So, I’m writing. All sorts of things. There’s a big folder there crammed with ideas. A notebook full of half-written stories lies right next to it. And then there’s that novel that has been racing around my mind for a long time now, waiting to find deeper form than a series of character notes and snippets.
But there’s always that moment when the ‘car crash’ happens. Feelings of discomfort, worrying over the content and style. A fear of continuing in case you fail.
My biggest problem at the moment is having ideas that go nowhere. I have a situation, a character, a ‘moment’. But as soon as I start writing, I suddenly realise that there isn’t enough plot here for a short story. No big twist, not enough event. So, unhealthily, I am jumping from one idea to the next, then abandoning ship. Have you ever been there? How did you overcome it?
I have one answer. I have decided to revisit a short story I was working on a while back, which has a full plot already down on paper. The reason I gave up hope on this one was because there wasn’t enough incident. My mission now is to create incident. Make it exciting! Bring it to life! The other ideas I have scribbled down, they’ll all find life someday, if they’re meant to. I might cannibalise them, combine them, or just steal little bits from them. Nothing ever gets thrown away, of course. Although, occasionally, things do get lost.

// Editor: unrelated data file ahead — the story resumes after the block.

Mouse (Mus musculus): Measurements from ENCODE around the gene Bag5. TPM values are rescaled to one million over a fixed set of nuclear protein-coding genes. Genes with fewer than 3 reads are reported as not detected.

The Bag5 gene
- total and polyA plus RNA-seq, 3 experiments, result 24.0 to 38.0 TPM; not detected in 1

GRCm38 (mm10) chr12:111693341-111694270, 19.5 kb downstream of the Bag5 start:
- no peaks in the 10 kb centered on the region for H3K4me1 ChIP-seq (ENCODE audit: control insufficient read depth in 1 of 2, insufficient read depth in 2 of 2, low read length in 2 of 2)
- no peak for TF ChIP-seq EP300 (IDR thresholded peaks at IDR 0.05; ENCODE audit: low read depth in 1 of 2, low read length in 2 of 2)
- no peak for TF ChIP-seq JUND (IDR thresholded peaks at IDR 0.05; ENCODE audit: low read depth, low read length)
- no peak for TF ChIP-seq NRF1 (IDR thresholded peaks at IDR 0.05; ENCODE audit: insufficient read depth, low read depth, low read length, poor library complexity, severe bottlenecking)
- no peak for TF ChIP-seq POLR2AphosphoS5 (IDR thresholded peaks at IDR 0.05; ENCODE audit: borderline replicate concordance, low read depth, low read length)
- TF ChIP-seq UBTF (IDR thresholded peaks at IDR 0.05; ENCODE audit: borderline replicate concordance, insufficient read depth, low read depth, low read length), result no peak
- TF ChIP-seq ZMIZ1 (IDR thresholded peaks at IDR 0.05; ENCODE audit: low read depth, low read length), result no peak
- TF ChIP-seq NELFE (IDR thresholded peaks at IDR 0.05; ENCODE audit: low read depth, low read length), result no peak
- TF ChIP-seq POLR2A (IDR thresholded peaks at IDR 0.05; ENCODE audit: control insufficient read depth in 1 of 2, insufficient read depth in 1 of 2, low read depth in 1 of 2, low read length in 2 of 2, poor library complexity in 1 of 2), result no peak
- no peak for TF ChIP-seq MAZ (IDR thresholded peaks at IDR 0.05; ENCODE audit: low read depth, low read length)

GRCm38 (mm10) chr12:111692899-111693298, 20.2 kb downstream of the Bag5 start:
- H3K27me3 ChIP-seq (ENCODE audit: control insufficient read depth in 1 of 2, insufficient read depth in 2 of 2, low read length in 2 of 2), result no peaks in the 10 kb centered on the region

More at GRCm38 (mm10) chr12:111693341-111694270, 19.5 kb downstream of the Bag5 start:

I want to focus on short stories, before committing to the novel, because I feel that I should try and build up a back-catalogue of completed works that I can learn from, before tackling something much larger. Stephen King had a large body of short fiction published before his debut novel. I’m taking a metaphorical leaf out of one of his books, I suppose.
So here I suddenly am. Trying to resurrect an old idea that I poured my heart and soul into a few years ago, only to ruthlessly abandon it without mercy. I hope I can make it work. I hope I can reignite that spark, and find a way to make the story engaging. Time will tell, I suppose.
The beauty of being a writer is, technically, although writing this post has been a form of procrastination, it is still writing, and furthermore, writing about the thing that I am procrastinating away from! Does that mean I’m clever, or devious?
And one last, completely unrelated ‘thing’: When does a short story stop being a short story, and start being a novella?